A digital platform that links carbon emitters with carbon offsets has attracted some of Canada’s and Silicon Valley’s best-known venture capitalists, underscoring the growing role of tech-style financing in sustainable technology.
Patch, which allows businesses to calculate their greenhouse gas emissions and then offers a variety of corresponding carbon removal projects to purchase, has attracted US$5.7-million in capital from investors led by Jeff Jordan of Menlo Park, Calif.-based VC firm Andreessen Horowitz. Mr. Jordan was previously chief executive officer of Open Table, an online restaurant reservation provider, and sits on the boards of Airbnb Inc. and Pinterest Inc., among others. The firm has backed such companies as Facebook, Lyft and Slack.
The San Francisco-based startup’s other backers are Vancouver’s Version One, which has provided capital to such tech players as Wattpad Corp., Jobber and Clio; as well as Swedish cleantech funder Pale Blue Dot, Chicago-based Valor Equity Partners and Maple VC of Palo Alto, Calif.
Patch is an early-stage example of the rising tide of capital being deployed in cleantech ventures, a trend that has picked up as the pandemic has dragged on, shining a light on many of society’s vulnerabilities. One of those is climate change, and that has led to a boom in financing for cleantech. Patch seeks to capitalize on the growing number of companies that have committed to net-zero carbon emission targets.
So far about 10 companies seeking offsets use the platform. It provides a centralized marketplace for offset options, from traditional ones – such as forestry – as well as various new technologies including, for instance, direct carbon capture. Patch expects another 20 companies to sign on this year, said Patch co-founder Aaron Grunfeld.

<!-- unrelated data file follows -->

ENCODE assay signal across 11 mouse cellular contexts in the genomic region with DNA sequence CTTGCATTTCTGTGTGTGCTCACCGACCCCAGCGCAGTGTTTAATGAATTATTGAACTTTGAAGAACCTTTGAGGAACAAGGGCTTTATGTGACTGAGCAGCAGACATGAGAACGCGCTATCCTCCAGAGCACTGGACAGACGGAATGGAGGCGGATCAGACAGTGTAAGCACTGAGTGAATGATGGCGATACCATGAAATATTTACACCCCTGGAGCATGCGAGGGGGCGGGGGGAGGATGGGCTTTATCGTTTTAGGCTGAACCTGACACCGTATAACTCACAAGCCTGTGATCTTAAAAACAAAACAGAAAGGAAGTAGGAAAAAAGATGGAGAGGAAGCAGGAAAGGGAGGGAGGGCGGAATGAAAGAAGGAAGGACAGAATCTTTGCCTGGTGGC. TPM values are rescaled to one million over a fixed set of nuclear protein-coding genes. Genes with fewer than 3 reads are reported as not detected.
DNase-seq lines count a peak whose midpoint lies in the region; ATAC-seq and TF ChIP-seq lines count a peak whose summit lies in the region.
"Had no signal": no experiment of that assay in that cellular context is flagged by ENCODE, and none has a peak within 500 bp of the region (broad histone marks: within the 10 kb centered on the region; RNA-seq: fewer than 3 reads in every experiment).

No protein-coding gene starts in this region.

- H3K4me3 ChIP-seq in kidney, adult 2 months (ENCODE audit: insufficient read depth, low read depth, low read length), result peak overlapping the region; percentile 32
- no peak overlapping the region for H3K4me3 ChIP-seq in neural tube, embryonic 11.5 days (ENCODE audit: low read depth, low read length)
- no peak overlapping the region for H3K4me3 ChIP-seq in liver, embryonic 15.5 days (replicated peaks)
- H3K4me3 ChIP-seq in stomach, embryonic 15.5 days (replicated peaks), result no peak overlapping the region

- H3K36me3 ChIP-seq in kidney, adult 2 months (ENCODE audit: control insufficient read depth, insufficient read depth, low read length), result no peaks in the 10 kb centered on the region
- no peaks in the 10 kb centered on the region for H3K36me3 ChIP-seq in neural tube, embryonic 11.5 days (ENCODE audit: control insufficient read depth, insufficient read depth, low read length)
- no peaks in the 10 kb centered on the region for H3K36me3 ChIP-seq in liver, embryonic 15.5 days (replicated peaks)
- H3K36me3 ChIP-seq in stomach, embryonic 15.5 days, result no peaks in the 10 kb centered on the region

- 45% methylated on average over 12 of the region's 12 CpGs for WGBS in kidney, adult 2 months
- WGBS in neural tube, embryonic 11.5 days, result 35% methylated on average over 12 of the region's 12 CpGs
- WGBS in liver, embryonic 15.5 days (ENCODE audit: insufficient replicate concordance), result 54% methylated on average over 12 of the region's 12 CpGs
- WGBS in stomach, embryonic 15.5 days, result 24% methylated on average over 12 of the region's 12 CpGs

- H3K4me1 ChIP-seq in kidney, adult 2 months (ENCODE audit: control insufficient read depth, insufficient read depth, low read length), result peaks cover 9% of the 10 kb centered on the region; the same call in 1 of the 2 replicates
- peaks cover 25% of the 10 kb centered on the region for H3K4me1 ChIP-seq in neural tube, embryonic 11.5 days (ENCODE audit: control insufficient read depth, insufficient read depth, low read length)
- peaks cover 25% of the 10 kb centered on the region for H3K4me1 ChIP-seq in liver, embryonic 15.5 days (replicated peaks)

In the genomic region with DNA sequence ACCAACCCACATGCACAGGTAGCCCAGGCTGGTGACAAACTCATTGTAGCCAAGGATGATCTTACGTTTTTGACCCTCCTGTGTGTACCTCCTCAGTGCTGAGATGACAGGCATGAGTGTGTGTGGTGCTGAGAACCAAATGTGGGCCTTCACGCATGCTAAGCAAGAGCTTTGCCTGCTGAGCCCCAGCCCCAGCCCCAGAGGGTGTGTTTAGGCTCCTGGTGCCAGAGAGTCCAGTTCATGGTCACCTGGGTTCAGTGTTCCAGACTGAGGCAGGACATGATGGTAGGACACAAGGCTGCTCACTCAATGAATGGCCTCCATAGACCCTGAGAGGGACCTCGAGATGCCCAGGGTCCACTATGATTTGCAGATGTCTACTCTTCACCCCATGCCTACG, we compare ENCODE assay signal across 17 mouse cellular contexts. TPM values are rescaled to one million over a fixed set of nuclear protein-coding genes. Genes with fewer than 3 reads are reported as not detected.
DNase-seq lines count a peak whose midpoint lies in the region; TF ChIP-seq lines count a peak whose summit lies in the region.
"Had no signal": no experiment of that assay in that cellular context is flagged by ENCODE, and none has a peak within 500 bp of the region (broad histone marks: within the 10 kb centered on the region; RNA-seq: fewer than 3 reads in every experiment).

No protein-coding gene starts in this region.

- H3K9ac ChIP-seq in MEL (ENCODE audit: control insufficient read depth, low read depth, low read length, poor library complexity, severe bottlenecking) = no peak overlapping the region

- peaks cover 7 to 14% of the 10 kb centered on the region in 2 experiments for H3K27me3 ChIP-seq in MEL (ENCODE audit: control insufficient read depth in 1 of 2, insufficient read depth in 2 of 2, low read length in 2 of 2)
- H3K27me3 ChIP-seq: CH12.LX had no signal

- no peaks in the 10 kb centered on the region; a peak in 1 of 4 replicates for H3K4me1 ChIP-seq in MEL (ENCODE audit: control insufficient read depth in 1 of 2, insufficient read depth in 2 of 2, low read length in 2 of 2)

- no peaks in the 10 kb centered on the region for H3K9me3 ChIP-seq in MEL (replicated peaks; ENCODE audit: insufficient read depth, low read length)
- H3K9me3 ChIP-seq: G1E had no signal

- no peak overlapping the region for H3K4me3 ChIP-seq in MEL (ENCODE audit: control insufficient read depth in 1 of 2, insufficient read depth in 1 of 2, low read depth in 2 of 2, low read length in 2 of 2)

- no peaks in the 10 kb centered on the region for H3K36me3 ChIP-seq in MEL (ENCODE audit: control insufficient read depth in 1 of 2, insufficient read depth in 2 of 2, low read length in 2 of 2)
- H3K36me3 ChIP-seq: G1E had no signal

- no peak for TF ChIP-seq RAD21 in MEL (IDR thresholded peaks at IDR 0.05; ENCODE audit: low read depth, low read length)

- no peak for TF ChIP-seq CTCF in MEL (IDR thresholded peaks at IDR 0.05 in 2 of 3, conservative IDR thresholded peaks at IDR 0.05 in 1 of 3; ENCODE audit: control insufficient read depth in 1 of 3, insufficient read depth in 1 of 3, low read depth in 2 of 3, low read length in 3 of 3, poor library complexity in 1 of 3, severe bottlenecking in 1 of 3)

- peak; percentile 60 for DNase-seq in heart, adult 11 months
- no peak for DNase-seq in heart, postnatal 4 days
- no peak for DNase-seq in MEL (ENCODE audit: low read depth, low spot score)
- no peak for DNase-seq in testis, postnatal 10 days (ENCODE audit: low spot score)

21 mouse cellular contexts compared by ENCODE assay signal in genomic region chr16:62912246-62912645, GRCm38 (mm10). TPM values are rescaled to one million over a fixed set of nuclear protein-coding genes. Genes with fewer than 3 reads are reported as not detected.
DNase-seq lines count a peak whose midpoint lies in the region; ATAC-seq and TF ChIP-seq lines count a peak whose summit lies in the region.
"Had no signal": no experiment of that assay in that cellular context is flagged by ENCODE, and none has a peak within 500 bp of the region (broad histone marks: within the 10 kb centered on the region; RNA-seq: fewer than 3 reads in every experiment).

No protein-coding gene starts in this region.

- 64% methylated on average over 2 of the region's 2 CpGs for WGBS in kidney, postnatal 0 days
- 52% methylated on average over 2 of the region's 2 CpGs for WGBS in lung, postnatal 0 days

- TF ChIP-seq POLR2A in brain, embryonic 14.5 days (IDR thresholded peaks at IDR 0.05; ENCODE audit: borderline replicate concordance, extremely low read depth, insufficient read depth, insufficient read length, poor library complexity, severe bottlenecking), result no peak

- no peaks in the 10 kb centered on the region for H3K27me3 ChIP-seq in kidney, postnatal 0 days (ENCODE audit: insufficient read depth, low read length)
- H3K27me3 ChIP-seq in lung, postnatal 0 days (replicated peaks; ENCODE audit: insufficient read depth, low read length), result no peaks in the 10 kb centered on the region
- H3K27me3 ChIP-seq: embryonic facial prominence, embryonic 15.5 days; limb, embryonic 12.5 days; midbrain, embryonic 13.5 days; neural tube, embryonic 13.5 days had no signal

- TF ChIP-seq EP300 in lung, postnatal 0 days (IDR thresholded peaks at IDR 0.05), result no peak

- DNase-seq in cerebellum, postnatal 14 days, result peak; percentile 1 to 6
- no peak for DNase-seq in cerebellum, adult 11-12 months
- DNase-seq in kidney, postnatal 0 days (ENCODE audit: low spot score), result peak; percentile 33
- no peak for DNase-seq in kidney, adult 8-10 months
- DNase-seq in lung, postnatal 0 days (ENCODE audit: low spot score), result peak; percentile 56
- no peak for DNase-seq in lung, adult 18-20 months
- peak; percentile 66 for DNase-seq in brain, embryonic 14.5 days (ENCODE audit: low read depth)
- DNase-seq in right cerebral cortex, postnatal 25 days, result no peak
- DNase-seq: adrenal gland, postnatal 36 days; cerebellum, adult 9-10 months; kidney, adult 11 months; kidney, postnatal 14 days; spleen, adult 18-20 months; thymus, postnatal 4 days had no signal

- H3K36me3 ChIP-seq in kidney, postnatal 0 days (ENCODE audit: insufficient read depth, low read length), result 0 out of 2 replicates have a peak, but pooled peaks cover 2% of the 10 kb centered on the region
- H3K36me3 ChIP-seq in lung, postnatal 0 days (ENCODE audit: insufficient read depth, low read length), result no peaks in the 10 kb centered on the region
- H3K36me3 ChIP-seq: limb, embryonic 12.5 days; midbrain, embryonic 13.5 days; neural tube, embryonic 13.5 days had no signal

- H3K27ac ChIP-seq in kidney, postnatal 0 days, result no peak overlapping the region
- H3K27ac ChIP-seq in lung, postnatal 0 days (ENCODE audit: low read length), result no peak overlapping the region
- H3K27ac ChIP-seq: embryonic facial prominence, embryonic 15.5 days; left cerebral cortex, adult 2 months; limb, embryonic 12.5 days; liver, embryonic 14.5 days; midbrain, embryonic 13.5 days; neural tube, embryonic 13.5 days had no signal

“They can browse the network of projects, and build a portfolio of projects that resonate with their brand and meet their budget,” said Mr. Grunfeld, a Montreal native.
The network includes 11 suppliers of offsets, and another 10 are expected by the end of March.
The platform can also link to customers’ own websites through an application interface. That would allow them, for example, to automatically link offsets to corporate travel, taking into account distances and modes of travel to calculate the amount of greenhouse gas that needs to be balanced out. E-commerce companies can also use the platform to provide net-zero options to merchants.
Patch is just one of several companies in the cleantech sector that have attracted funding recently. Since the beginning of the year, Canadian developers of hydrogen fuel cells, renewable energy, and artificial intelligence for the agricultural sector have filed for initial public offerings seeking $100-million each, and more capital-raising deals are expected. Across North America, at least 15 cleantech companies have gone public through special-purpose acquisition corporations since the start of 2020.
The merging of climate-friendly investing and tech-style venture capitalism shows how generational factors are influencing what Silicon Valley is concentrating on, said Brennan Spellacy, Patch’s other co-founder. Millennials and Generation Z – those born after 1996 – are the first two generations that will be affected by climate change in a “serious and material” way unless there are dramatic moves to limit it in the next two decades, he said.
“Because of that, investors and companies observe that kind of behaviour and need to respond to it,” Mr. Spellacy said.
Among the organizations using the Patch platform are European private equity firm EQT; Bus.com, a Montreal-based company that allows groups to book buses online; and Carbonzero of Toronto, which provides ways for governments, individuals and non-profits to measure, manage and reduce their climate impact.
Jeffrey Jones writes about sustainable finance and the ESG sector for The Globe and Mail. Email him at firstname.lastname@example.org.